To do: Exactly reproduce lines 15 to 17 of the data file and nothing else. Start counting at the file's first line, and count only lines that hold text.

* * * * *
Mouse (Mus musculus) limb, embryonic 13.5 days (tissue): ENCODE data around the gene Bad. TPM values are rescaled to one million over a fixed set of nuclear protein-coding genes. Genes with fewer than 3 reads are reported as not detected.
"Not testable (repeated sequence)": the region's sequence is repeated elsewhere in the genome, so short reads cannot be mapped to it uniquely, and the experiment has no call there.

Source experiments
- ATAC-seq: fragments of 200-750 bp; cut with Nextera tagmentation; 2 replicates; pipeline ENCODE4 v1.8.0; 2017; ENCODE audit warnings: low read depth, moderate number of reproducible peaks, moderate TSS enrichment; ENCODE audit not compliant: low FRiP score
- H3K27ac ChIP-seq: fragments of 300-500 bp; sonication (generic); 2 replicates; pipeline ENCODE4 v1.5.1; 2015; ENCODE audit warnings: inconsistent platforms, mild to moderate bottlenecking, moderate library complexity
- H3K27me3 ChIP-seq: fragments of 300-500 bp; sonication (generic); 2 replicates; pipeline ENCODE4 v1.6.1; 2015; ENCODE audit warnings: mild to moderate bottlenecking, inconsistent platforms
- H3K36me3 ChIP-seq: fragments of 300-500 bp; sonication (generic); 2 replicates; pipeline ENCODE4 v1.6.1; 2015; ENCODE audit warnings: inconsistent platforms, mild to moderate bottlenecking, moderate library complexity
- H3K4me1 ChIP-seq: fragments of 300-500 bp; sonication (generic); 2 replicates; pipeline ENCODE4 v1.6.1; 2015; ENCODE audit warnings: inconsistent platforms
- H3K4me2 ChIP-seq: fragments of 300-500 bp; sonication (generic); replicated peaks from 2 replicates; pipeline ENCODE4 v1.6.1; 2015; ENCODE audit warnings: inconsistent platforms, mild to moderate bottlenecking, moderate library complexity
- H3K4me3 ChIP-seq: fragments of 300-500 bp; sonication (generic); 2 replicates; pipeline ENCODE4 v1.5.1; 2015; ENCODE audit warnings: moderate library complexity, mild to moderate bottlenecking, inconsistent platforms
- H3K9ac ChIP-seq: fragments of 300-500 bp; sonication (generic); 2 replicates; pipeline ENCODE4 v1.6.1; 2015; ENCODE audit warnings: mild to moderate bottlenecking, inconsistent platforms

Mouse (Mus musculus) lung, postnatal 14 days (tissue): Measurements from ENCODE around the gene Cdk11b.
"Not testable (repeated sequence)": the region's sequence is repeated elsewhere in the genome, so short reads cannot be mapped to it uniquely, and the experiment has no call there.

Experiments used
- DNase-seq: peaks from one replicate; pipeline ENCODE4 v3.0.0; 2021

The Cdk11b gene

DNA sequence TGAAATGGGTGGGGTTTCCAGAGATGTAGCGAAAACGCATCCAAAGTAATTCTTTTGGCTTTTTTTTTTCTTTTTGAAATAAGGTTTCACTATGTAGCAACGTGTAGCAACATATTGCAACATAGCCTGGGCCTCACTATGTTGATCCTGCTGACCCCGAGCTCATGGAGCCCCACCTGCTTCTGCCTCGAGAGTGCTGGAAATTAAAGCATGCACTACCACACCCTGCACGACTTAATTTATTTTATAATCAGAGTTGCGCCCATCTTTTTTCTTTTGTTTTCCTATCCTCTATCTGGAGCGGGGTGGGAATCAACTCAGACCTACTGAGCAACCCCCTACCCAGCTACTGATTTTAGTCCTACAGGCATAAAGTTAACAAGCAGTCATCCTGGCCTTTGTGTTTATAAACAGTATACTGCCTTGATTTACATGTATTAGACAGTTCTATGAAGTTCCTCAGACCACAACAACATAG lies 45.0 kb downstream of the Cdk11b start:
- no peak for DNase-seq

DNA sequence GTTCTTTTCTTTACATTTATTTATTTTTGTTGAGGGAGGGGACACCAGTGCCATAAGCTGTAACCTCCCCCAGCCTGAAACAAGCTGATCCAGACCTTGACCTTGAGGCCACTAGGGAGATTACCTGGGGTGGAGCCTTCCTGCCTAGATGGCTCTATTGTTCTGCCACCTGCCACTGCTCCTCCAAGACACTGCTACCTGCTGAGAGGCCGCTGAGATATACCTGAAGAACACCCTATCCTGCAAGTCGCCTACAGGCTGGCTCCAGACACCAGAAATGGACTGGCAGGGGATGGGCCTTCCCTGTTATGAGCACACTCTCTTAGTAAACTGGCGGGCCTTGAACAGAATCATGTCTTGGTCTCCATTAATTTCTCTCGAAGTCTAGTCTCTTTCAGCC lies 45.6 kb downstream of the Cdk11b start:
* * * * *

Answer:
- DNase-seq: peaks from one replicate; pipeline ENCODE4 v3.0.0; 2021

The Cdk11b gene

DNA sequence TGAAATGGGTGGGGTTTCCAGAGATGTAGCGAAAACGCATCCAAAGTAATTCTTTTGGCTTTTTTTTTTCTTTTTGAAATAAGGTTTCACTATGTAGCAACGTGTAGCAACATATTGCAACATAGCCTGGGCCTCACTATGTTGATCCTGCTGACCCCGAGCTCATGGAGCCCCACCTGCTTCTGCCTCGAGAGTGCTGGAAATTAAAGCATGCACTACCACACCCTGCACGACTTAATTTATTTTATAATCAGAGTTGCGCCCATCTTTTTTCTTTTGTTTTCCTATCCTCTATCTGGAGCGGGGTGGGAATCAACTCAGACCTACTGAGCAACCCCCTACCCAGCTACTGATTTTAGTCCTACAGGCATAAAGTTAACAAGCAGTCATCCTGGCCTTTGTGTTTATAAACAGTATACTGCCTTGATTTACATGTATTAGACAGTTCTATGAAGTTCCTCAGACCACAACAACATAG lies 45.0 kb downstream of the Cdk11b start: